But there were still days he thought he could know the world. When he imagined ships setting sail and setting sail. All the things he would discover for her, monuments erected behind them. The stories he would tell and all that would come later. Later, when there was nothing left to see, when everything had been named and placed on the maps in the drawer drawn shut and there was only the scent of jasmine in the evenings over the painted balcony and her figure coming towards him across hills of sand, green lawns, fields of water and fire -- so lovely -- with her hair undone down her back and her white nightgown loose in the wind, the shadow of her collarbone. Curled on his lap as he told stories of the world beyond view. Even in his dreams she did not speak, only sometimes stood quiet behind him, fingers at the back of his neck. Only the warmth of her hair at his mouth.  Only the softness of her touch. Only the world as it belonged to them.


Later, the boy told her. Meet me. Deep in the night the square was always empty. Only the dogs with their red tongues and the black stone reflecting moonlight. They met in the shadows, faces covered in dark cloth. Pressed against walls, fingers locked without a word. Down alleys, sharp corners, running. Into dark fields, open sky. The two of them, faces side by side on the soft earth. Their bare skin over sharp bones. Under the night sky and darkness and the white circle of the moon. Faces framed in windows and their bodies painted white, unblemished. Her hair in his fist like the weight of sand between fingers. To imagine being buried in it. Under sand, under air, under sky. Night fell and rose and fell again. The girl lay in the grass beside him, pinned to the earth. Her hair on a pillow of straw, spread like the wing of a butterfly.


Later people swore they heard voices in the night. Wind blowing through curtains, under doors. A song rising and falling. Light behind grey clouds and the face on the moon. Watching, watching two lovers in a field of shadows. Bare skin, white. Who, asks the owl in the tree with branches like thorns. Who. And all the red birds have flown, and all the heartbeats are silenced by wind. And still the lovers kiss, lips to wrists, to the insides of thighs. Who, who. Who will be the One. The things she whispers in his ear while he sleeps. And all the yellow eyes rise together toward the night, toward the shining white light and the bitter taste of salt eating earth, eating skin.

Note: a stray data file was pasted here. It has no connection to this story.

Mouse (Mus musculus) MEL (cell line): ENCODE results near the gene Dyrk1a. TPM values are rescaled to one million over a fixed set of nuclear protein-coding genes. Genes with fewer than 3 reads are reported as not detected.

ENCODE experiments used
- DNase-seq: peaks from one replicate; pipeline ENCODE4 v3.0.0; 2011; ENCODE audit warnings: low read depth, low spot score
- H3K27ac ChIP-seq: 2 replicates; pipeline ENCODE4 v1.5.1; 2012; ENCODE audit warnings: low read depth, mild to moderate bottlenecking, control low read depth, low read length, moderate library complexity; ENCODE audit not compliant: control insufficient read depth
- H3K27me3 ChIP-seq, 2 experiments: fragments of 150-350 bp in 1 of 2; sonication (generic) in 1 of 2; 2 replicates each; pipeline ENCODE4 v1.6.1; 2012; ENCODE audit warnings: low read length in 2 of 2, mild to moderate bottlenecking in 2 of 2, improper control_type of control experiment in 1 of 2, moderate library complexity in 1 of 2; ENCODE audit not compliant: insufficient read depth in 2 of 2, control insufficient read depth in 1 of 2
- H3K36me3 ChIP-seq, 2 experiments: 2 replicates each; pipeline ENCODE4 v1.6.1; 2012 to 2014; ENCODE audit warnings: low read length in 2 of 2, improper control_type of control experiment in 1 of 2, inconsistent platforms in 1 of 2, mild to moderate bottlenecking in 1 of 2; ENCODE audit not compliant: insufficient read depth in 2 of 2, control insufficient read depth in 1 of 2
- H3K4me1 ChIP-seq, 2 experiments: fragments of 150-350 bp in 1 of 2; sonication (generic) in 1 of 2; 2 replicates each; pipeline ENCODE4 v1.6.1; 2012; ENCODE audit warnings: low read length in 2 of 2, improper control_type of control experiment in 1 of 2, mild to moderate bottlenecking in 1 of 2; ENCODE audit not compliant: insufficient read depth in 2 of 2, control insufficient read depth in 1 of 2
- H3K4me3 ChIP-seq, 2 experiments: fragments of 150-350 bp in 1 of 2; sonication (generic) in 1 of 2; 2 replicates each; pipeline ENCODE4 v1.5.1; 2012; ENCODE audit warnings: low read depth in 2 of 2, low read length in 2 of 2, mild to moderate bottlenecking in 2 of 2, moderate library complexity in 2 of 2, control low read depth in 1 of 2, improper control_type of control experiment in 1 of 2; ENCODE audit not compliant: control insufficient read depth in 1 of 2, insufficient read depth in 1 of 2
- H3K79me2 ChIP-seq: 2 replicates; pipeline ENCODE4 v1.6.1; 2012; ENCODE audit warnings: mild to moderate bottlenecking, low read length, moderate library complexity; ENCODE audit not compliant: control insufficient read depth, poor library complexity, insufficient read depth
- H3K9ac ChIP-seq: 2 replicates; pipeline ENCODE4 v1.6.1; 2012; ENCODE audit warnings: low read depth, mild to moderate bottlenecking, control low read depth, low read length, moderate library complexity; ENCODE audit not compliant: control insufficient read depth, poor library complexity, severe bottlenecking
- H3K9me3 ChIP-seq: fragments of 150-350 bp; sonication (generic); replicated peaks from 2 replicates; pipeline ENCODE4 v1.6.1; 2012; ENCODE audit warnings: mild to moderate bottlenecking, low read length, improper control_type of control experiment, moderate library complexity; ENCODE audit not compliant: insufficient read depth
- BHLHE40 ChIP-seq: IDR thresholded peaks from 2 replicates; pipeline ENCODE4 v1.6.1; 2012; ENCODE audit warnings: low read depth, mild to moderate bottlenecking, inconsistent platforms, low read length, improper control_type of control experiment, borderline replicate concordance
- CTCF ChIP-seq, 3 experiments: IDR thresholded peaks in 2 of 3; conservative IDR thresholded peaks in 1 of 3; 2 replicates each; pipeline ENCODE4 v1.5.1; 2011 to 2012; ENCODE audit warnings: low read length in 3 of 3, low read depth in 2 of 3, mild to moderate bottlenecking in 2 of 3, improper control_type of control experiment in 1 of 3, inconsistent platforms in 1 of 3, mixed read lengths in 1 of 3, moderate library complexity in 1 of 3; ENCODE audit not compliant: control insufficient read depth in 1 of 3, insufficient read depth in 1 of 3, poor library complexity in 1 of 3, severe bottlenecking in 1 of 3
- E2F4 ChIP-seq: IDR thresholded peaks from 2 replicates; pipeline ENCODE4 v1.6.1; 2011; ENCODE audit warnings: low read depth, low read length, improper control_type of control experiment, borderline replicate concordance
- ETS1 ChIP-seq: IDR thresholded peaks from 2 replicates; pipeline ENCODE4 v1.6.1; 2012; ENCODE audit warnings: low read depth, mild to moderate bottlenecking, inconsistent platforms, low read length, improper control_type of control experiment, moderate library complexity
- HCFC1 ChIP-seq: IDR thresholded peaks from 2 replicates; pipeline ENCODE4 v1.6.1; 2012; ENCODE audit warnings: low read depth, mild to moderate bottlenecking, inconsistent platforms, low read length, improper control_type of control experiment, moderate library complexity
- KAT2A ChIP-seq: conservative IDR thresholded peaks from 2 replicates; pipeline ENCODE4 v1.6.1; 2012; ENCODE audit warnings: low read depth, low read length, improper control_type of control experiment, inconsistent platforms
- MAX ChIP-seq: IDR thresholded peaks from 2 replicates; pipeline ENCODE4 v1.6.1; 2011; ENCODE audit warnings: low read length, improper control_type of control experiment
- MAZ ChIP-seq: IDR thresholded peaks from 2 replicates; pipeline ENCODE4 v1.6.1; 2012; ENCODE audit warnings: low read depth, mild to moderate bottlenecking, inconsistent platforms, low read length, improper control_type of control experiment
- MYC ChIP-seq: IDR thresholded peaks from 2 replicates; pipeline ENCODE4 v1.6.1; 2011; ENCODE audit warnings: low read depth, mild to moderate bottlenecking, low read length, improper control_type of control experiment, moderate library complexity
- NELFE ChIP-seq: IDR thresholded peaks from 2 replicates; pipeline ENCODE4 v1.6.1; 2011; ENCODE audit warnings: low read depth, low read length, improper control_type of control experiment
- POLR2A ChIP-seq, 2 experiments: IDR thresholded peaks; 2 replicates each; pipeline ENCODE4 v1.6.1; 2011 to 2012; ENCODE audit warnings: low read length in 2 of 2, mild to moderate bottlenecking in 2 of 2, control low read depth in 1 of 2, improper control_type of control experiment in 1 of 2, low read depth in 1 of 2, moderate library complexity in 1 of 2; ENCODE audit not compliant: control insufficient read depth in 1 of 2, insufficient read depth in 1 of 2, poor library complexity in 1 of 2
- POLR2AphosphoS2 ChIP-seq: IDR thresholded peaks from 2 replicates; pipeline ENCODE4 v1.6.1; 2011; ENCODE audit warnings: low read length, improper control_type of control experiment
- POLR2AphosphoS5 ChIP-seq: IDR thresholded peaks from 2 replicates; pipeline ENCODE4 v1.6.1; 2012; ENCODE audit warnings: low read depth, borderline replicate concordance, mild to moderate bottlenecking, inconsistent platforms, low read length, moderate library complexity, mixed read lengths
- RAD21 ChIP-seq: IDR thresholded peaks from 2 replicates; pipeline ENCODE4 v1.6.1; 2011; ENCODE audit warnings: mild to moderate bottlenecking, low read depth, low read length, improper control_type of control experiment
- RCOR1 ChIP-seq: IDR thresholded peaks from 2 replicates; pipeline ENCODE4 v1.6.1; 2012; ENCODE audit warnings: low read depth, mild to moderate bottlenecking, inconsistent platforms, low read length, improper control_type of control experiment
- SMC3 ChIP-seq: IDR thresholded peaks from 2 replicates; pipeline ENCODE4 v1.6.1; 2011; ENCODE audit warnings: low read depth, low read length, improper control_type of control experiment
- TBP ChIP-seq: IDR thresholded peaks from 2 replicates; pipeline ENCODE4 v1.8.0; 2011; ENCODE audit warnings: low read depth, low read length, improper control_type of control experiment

And later. When they were found. When he was. A white dress damp beside running water, a boy left to sleep and dream of fire. Bare toes and the hands grasping arms, grasping fingers hooked like claws. In the crowd no one spoke. Moving in around the boy, faces worn like masks in the early dawn light. Silver streams and the moon low against the horizon. The face in the sky and the girl in her white dress (again, again), dancing to an audience of water. Flames orange on her skin, catching sparks through her hair. And the echoes of shadows, wet streets, a blanket of silk covering the cries of the faithful. Inside the walled city where no one slept. And even the hands on the clock would not stop their spinning and spinning.